The #MeToo Movement and Everyday Industries, Part 2

by September 19, 2018

The #MeToo movement has shed light on different service industries. Here are some ideas to cover this important topic on the business beat. (Photo credit to Pixabay user vespaburoks)

This is a continuation of last week’s post

Retail Workers

Compared to other industries, the Center for American Progress found that retail workers filed 13.44 percent of sexual harassment charges in 2015. It was the second-highest percentage.  

Retail is one of the busiest industries in the United States, employing one in eight workers in the private sector alone, according to the New York Times. It includes jobs in fast food, department stores, big-box stores, etc.

The Center for Popular Democracy reports that 18 percent of women have upper-management positions, even though they make up 60 percent of first-line supervisors. People of color, namely black and Latino, are also delegated to low-level, low-paying positions, such as cashiering. Older, experienced employees often do not receive benefits or long-term rewards, according to The Washington Post.

The Bureau of Labor Statistics calculated that the annual mean of retail workers’ wages totals around $27 thousand as of 2017. Minimum wage is not the norm, and as a result, the wages are in a fairly low-income level.

In addition, workers are often not allowed to sit and have few government assistance, raises, paid leave, union representation, or health insurance, many working part-time. Like restaurant workers, these conditions set retail workers at a disadvantage when it comes to negotiating with higher-ups and customers.

The Fight for $15 movement, a call for minimum wage and fair treatment by employers, is prevalent in California and New York. The Retail, Wholesale and Department Store Union (RWDSU) represents retail workers.

Awareness and strikes are on the rise. Recently, Barnes & Noble recently fired its chief executive over sexual harassment claims, while big-box businesses, such as WalMart and Target, are dealing with employee allegations.

Manufacturing

Manufacturing work at factories as production line workers, cutters, brazers, solderers, and welders. Welding and other related jobs are expected to grow “six percent from 2016 to 2026,” but much of the population is in the cusp of retiring, according to the Bureau of Labor Statistics. Women make up one-third of the industry’s workforce, a figure unchanged since 2010. The Women Who Weld nonprofit is seeking to increase education about sexual harassment in the industry in the wake of the #MeToo era.

This education is necessary, as the manufacturing industry filed 11.72 percent of the national sexual harassment charges, according to the Center for American Progress. In 2017, the Ford Motor Company faced a lawsuit over harrasment and settled for $10 million. The New York Times examined the class action lawsuit, filed by four female employees from the Chicago Assembly Plant and the Chicago Stamping Plant, showing the toxic working environment at the plants.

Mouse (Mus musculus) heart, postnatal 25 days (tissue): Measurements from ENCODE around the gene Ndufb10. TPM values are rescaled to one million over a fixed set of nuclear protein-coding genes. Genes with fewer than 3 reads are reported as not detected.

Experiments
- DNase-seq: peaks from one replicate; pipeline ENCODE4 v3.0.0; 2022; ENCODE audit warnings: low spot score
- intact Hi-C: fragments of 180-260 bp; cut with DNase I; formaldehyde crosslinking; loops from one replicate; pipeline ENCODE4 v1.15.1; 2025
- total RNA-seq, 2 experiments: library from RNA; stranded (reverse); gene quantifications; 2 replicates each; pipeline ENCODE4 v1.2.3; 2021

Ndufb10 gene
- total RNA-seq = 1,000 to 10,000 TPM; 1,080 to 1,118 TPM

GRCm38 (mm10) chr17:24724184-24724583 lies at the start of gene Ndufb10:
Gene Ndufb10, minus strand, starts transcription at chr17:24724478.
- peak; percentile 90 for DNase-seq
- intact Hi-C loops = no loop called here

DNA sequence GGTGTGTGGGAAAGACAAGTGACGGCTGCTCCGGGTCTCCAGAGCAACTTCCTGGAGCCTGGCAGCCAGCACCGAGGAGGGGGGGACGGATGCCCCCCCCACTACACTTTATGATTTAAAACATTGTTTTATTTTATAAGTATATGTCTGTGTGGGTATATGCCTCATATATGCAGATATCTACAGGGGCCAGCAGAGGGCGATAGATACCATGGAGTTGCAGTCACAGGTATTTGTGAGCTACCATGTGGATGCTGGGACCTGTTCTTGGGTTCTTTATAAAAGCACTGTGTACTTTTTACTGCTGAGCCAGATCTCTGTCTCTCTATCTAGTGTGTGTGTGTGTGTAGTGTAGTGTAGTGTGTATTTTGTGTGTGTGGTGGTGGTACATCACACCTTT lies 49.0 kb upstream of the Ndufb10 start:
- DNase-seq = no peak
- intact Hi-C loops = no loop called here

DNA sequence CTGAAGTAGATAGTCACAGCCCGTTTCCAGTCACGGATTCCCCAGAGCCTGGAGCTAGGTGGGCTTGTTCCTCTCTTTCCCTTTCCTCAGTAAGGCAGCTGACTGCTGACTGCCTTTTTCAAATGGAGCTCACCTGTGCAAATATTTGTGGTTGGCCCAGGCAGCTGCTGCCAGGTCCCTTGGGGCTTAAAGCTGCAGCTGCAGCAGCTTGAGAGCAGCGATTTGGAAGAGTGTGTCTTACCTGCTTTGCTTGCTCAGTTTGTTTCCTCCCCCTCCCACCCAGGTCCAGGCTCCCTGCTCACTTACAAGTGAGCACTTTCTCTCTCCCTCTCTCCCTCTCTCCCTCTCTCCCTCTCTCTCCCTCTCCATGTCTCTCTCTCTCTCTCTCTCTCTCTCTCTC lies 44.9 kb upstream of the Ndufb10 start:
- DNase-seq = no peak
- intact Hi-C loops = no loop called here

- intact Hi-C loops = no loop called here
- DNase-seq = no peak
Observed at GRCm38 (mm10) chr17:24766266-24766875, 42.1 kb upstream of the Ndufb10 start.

Catcalling, sexist and racist comments, sexting, and sexual innuendos occurred, as well as propositions and sexual favors in exchange for promotions or work shifts. Bosses also ignored complaints and encouraged workers to hide them. Both plants have a majority of women and black employees, who feared retaliation from their close-knit peers and bosses. There was also no clear sexual harassment policy or actions taken against the harassers.

As a result, Ford was ordered to conduct and continue sexual harassment training for new and returning employees, report incidents to the EEOC, and watch over their workforce as part of their settlement. Ford’s president and chief executive released an open letter to the employees following the lawsuit, apologizing for what they experienced and promising change.

Janitors

The Bureau of Labor Statistics reported that there were over 2 million janitorial jobs in 2017. There are around 787,ooo women in the industry. Seventy percent of all workers are undocumented, according to the Equal Rights Advocates. 

There was a suit filed in 2010 against AMB Industries, Inc., but awareness spread in more recent years. In 2016, PBS aired “Rape on the Night Shift,” which is about female immigrant janitors who have experienced sexual assault and harassment. This was a collaborative project among KQED, FRONTLINE, Univision, the University of California Berkeley Investigative Reporting Program, and Reveal from The Center for Investigative Reporting.  

This documentary set in motion calls for change within the janitorial union and industry itself. This included street and billboard protests in California, along with hunger strikes, self-defense classes, and calls for comprehensive protective legislation.

San Diego Assemblymember Lorena Gonzales Fletcher backed such a bill. Shortly after she saw the “Rape on the Night Shift,” Fletcher proposed the Property Services Workers Protection Act, AB1978, in 2016. She then later proposed AB 2079 in 2018. It stipulated that the California Department of Industrial Relations (CDIR) must provide a toll-free hotline, sexual harassment prevention materials, and a registry that will “increase accountability.” Governor Jerry Brown signed it into law, which will take effect in 2020.

The California-based Maintenance Cooperation Trust Fund is one of the watchdog groups that investigate abuse, including sexual assault, within the industry. The Service Employees International Union also represents 2 million service workers, according to their website. Under this union, Justice for Janitors focuses on the rights of caretakers and custodians in North America.